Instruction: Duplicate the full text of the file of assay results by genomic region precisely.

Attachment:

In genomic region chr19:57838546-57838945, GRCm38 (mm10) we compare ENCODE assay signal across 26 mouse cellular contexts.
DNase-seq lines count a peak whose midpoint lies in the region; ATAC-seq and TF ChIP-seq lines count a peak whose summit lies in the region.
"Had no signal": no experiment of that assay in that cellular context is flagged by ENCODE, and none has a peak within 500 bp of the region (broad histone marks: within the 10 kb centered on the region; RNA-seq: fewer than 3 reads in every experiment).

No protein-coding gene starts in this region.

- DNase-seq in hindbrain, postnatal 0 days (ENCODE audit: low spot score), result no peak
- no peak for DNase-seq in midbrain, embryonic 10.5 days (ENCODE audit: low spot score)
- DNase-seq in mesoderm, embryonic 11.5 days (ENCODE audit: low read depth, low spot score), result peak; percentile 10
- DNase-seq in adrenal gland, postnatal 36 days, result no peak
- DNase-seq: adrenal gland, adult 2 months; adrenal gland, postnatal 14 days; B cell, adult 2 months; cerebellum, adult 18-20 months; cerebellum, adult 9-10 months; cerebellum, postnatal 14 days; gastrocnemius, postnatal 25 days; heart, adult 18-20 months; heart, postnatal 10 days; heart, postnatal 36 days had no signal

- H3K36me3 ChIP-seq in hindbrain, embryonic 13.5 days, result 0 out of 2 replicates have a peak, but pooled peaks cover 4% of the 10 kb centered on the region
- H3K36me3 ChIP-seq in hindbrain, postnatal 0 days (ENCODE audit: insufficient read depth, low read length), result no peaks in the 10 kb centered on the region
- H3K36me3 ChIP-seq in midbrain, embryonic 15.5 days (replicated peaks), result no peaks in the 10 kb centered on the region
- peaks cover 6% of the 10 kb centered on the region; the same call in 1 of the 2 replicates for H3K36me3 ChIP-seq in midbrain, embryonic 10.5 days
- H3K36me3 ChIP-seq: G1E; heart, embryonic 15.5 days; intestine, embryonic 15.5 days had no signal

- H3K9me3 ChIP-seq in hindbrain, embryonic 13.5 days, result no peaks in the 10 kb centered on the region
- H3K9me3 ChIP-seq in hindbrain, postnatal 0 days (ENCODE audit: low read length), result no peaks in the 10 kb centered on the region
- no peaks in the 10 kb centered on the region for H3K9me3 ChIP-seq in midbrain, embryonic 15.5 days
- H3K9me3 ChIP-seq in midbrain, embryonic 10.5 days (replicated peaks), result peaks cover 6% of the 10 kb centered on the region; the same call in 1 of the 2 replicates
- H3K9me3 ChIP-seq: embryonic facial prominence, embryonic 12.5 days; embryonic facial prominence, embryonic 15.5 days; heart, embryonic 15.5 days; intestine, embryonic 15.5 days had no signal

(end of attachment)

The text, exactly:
In genomic region chr19:57838546-57838945, GRCm38 (mm10) we compare ENCODE assay signal across 26 mouse cellular contexts.
DNase-seq lines count a peak whose midpoint lies in the region; ATAC-seq and TF ChIP-seq lines count a peak whose summit lies in the region.
"Had no signal": no experiment of that assay in that cellular context is flagged by ENCODE, and none has a peak within 500 bp of the region (broad histone marks: within the 10 kb centered on the region; RNA-seq: fewer than 3 reads in every experiment).

No protein-coding gene starts in this region.

- DNase-seq in hindbrain, postnatal 0 days (ENCODE audit: low spot score), result no peak
- no peak for DNase-seq in midbrain, embryonic 10.5 days (ENCODE audit: low spot score)
- DNase-seq in mesoderm, embryonic 11.5 days (ENCODE audit: low read depth, low spot score), result peak; percentile 10
- DNase-seq in adrenal gland, postnatal 36 days, result no peak
- DNase-seq: adrenal gland, adult 2 months; adrenal gland, postnatal 14 days; B cell, adult 2 months; cerebellum, adult 18-20 months; cerebellum, adult 9-10 months; cerebellum, postnatal 14 days; gastrocnemius, postnatal 25 days; heart, adult 18-20 months; heart, postnatal 10 days; heart, postnatal 36 days had no signal

- H3K36me3 ChIP-seq in hindbrain, embryonic 13.5 days, result 0 out of 2 replicates have a peak, but pooled peaks cover 4% of the 10 kb centered on the region
- H3K36me3 ChIP-seq in hindbrain, postnatal 0 days (ENCODE audit: insufficient read depth, low read length), result no peaks in the 10 kb centered on the region
- H3K36me3 ChIP-seq in midbrain, embryonic 15.5 days (replicated peaks), result no peaks in the 10 kb centered on the region
- peaks cover 6% of the 10 kb centered on the region; the same call in 1 of the 2 replicates for H3K36me3 ChIP-seq in midbrain, embryonic 10.5 days
- H3K36me3 ChIP-seq: G1E; heart, embryonic 15.5 days; intestine, embryonic 15.5 days had no signal

- H3K9me3 ChIP-seq in hindbrain, embryonic 13.5 days, result no peaks in the 10 kb centered on the region
- H3K9me3 ChIP-seq in hindbrain, postnatal 0 days (ENCODE audit: low read length), result no peaks in the 10 kb centered on the region
- no peaks in the 10 kb centered on the region for H3K9me3 ChIP-seq in midbrain, embryonic 15.5 days
- H3K9me3 ChIP-seq in midbrain, embryonic 10.5 days (replicated peaks), result peaks cover 6% of the 10 kb centered on the region; the same call in 1 of the 2 replicates
- H3K9me3 ChIP-seq: embryonic facial prominence, embryonic 12.5 days; embryonic facial prominence, embryonic 15.5 days; heart, embryonic 15.5 days; intestine, embryonic 15.5 days had no signal